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Where did Jeremy Corbyn go to learn about Hope?

Robin Burgess CEO of Northampton Hope Centre talks about Jeremy Corbyn’s visit to the frontline in the battle against poverty…

On the 8th September the Hope centre in Northampton welcomed the leader of the Labour party, Jeremy Corbyn, on a visit to see what Hope does.

Hope’s been working in Northampton for over forty years, so it’s no wonder that word has got around about the work Hope does, helping people who are poor, homeless or otherwise disadvantaged, and offering food, clothes, access to training and work experience to improve employability, leisure and volunteering opportunities.

Every day we help up to 150 people to find a way out of poverty, building their confidence and self-esteem through support, activities and encouragement.

We help people become employable through casework and training, helping build confidence and skills and make people believe they have something to offer.

Many of the people who use the centre have confidence and self esteem at rock bottom levels, and we work to improve this. For some, we are able to offer training in catering and tool repair, and in 2018, horticulture, as part of our social enterprise, Hope Enterprise.

Welcoming visitors is vital to us, as although we are well known locally, given that well over 90% of our funding comes not from statutory sources (government, NHS etc) but directly from charity, community groups and the public, it’s important we get our message out there using any method we can, and famous visitors will always attract the media.

As a result we were very happy to welcome Jeremy Corbyn when a request came in via one of Hope’s patrons, Sally Keeble, former MP, to ask if we would host a visit when he was visiting the town. He was keen to see the work Hope did addressing very practically the needs of poor and homeless people.

20170908_113950Hope welcomes politicians of all parties and over the years we have met regularly with the town’s MPs, the Police and Crime Commissioner and hosted a fundraising event with Boris Johnson. We of course have no political affiliations to any party, like all charities, but we will always accept a request from any politician to visit.

Whilst we are aware they may use these kinds of opportunities for self-promotion and campaigning or positioning purposes, there is a benefit to us too.

As can be seen from the photos of Mr Corbyn at the centre, these visits provide an opportunity for our clients and service users to speak directly to people in power and to influence policy responses to their issues.

Hope exists to help people who are disadvantaged to have a voice, either directly, as in this visit, or through us to speak on their behalf. Mr Corbyn, to his credit, went out of his way to talk to service users, staying over, despite his minders twitching over their mobiles, to talk to service users and hear directly from them.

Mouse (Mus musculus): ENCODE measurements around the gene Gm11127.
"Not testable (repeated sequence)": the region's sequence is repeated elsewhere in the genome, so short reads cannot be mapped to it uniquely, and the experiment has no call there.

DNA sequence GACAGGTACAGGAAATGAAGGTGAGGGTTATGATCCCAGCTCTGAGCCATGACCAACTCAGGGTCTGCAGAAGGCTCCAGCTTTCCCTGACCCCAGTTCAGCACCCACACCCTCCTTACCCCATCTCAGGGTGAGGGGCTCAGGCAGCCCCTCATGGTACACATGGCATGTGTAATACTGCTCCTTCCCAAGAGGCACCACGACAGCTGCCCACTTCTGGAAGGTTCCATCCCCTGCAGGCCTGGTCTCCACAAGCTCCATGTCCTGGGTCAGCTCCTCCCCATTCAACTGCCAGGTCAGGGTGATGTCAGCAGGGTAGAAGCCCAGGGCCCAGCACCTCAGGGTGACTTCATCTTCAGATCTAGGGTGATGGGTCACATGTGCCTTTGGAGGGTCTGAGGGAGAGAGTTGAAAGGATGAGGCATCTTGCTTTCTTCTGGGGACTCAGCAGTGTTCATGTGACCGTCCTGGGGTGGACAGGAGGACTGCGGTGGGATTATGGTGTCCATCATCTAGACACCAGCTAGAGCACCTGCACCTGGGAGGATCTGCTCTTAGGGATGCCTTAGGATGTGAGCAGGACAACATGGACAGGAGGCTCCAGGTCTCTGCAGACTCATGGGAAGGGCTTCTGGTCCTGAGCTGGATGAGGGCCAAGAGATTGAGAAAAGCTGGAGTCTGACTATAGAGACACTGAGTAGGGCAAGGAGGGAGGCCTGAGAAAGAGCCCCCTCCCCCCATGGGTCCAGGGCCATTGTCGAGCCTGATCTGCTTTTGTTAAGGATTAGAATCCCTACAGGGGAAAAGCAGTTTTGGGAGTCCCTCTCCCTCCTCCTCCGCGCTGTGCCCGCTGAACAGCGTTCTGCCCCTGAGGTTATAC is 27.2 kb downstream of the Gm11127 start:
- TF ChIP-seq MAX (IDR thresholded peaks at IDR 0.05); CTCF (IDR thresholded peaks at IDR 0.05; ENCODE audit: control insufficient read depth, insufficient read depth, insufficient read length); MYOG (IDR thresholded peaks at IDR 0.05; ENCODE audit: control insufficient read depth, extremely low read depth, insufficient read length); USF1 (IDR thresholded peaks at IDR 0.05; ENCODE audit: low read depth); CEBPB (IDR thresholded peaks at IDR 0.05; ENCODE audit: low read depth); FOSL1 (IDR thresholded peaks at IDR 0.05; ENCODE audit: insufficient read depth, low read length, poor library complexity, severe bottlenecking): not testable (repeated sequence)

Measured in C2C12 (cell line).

He was particularly taken by our art group, as it turns out he paints himself, and has asked for a loan of one of art group painters, Juris, to hang in his office. Juris is well known in the county for his magnificent paintings of service users and volunteers and he is an inspirational figure in his overcoming of a stroke to paint even better portraits in oils than he did before.

Some people question why we welcome politicians, and some complain when we feature their visits in our media. Yet although we do not support any party, we believe it is right for charities to campaign against the issues that affect our clients and these are political.

Lack of services, ill-treatment, increasing poverty and much more are political issues, and charities have a legal right, and even a moral obligation to challenge the oppression of our clients and the causes of their problems.

Over the last year Hope has very much focused on campaigning for fair and decent treatment of our service users and the poverty, exclusion and poor treatment they receive.

It’s easy for charities like us to concentrate on helping people, and not trying to change the causes of their exclusion, like poverty and inequality.


‘The current level of
poverty in Northampton
is a scandal’


We believe we have to do this as well, so gradually we have been speaking out more and more on twitter, facebook and through print and broadcast media, using every opportunity to point out that the current level of poverty in Northampton is a scandal.

If we can get the opportunity to bend any politician’s ear about it, and for our users to do so too, we will, whichever party they represent.

We will lobby them all, regardless of their party colours, to give a better deal, through their policies, for our users. We make no apologies for this. This is part of what we should do.

In fact, we welcome people to join us in doing so. If anybody has the urge to help us work to challenge poverty and poor treatment of poor people, then we invite them to make contact, joining our social media gang, or in fact using any method we can to get the message across: poverty is blighting all our lives. It can include art events and media, drama, photography – whatever you can think of.

Hope is a great place for budding artists and activists to hone and practice their skills, in journalism, social media, photography, music and artivist practice. Give Hope a call if you are interested, or email us on office@northamptonhopecentre.org.uk.

If you know a politician who wants to visit, tell them to get in touch. You listening Theresa and Vince?

Useful links:

The Hope Centre

Facebook

Twitter (Hope Centre)

Twitter (Hope Enterprises)

Hope Enterprises

Linked in

Instagram

Chamber of Commerce

Just giving

You Tube

 

 

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